Having determined the trends in AOD and other aerosol parameters over the globe and seeing an alarmingly increasing trend over most of the Asian sites, especially over Indian region, we have then focused over work on the aerosol properties of one of the rapidly growing urban location in southern India, Bangalore. While physical properties of aerosol have been extensively studied over Bangalore, chemical characteristics are still an unexplored area. Extensive information on aerosol chemical composition is not available over Indian region except for a few locations based on campaign mode. Even available data is of very coarse temporal resolution, since hours or full day sampling is needed to gather enough samples for chemical analysis. High temporal resolution data of aerosol chemical characteristics, especially for all season is completely lacking over Indian subcontinent. Among aerosol, water soluble aerosol form an important component in particulate matter, since it can change its size, composition, can easily mix with other aerosols and can act as cloud condensation nuclei, based on its hygroscopic nature. Present study provided the rst time results from a high temporal resolution water soluble inorganic aerosol chemical data over Indian region, which is first step towards estimating aerosol climate impacts more accurately. Water soluble inorganic aerosol ions over Bangalore namely, sulphate, nitrate, chloride, potassium, calcium, magnesium, sodium and ammonium are measured using Particle Into Liquid Sampler Ion Chromatograph (PILS-IC). PILS is an online sampling technique for quantitatively measuring the chemical concentration of ion in water soluble aerosol particles. PILS IC used in the present study is developed in Georgia Institute of Technology. Instrument samples ambient air at a flow rate of 16.7Lmin 1. Particles below PM 2.5 micron are collected for the analysis using cyclone impactor. Two annular glass denuders are used to remove inorganic gases which else will interfere with the aerosol ion concentration. Ambient air which is deprived of the inorganic gases is then mixed with steam vapours at 150oC, eventually high supersaturated atmosphere is produced with rapid adiabatic mixing of steam and ambient air. High supersaturated air allows droplets to grow enough to be collected by inertial impaction onto a quartz impactor plate. Entire PILS condensation unit is kept at a slight tilt of 15o, to remove all condensate through drain tube connected to the end of the PILS condensate body. Condensed liquid sample is collected from the impaction chamber and known concentration LiF is allowed to mix with the collected sample at a constant rate. LiF known as carrier liquid is added to know the dilution occurring to the collected sample. Sample with carrier liquid is then collected to a debubbler and is supplied to the IC through peristaltic tubings for determining the ion chemical concentration. Seasonal variation of mass concentration of water soluble aerosol species and the influence of long range transport is carried out using HYSPILT back trajectory analysis. Marine air mass from Arabian Sea dominated the air parcel reaching the site for both SW monsoon and summer. Continental air mass dominated the site during both NE monsoon and winter with slight contribution from marine atmosphere. Source characteristics of sulphate, potassium, calcium and magnesium ions are carried out based on sea salt (ss) and non sea salt (nss) origin and it is observed that the nss contribution is dominant over the site for all these ions except magnesium where ss component comparatively dominates the source. SO24 and NO3 form the dominant anions while NH+4 makes the dominant cation species. Monthly variation of the ratio of ammonium to nss -sulphate is carried out to determine the possible cation -anion relation existing between these two major ions. During later winter and summer months ammonium bi sulphate is found to be the existing chemical form and ammonium sulphate during other seasons. High temporal resolution data enabled us to study the diurnal variation of aerosol ions and it is influenced by various mechanisms from boundary layer to local emissions.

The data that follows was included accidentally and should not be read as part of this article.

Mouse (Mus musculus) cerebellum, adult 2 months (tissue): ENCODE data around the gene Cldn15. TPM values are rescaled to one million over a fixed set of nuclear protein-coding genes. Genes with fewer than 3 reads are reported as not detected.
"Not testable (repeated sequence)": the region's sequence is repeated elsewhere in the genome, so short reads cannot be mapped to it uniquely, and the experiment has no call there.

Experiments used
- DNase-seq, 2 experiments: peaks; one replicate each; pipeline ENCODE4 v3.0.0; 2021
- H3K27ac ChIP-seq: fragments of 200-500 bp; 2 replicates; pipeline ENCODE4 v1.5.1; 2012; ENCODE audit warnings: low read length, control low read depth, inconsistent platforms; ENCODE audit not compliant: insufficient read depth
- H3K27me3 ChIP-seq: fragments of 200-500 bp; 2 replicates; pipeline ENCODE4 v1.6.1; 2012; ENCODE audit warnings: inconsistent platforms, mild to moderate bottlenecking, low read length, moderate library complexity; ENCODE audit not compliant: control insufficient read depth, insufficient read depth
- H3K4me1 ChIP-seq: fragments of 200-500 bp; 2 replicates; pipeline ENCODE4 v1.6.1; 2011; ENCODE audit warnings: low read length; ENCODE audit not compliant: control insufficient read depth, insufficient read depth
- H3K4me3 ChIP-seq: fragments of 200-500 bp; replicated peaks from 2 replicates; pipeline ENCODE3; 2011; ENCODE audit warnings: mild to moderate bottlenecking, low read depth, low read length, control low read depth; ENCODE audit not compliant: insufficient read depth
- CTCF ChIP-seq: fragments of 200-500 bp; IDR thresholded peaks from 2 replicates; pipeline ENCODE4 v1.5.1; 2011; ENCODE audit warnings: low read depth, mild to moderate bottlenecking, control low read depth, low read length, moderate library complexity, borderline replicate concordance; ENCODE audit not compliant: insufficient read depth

Optical properties of aerosols depend upon the size and the relative abun-dance of each components. It is usual practice to assume default aerosol chemical composition in radiative transfer models due to unavailability of data, which can lead to errors in forcing estimates. Incorporating realistic aerosol chemical composition in models is essential to reduce the uncertainty in aerosol radiative forcing. Hence we have included measured aerosol chemical compositions, black carbon and AOD to improve the determination of radiative forcing of aerosol. OPAC and SBDART models were used for estimating the aerosol radiative forcing over Bangalore. We have used mainly four components namely, soot, water soluble, sea salt and dust. Except dust all are other components are measured over the site and formed a constrain for the calculation. Dust concentration was altered so that the OPAC AOD matched the measured AOD within 5%. Mineral dust shows the highest contribution in AOD among the four components, however water soluble and soot even being less is mass concentration compared to mineral dust, has significant impact on the AOD. This clearly indicate the influence of both water soluble and soot aerosol over the regional climate of the site. Sea Salt exhibited low AOD compared to other three constituents.
The results presented in the thesis highlights the importance of varying trends in the aerosol properties and its effects on a global picture and speci - cally over an urban site in Indian region , we explored the temporal variations of water soluble inorganic aerosol ions and its effects on regional climate. Hence the thesis addressed some of the unexplored areas in aerosol science. This study also suggests the need of continuous observation of aerosol over both spatial and temporal scale, which is essential to estimate their effects on earth's climate.|
|Abstract file URL: ||http://etd.ncsi.iisc.ernet.in/abstracts/3222/G25443-Abs.pdf|
|Appears in Collections:||Centre for Atmospheric and Oceanic Sciences (caos)|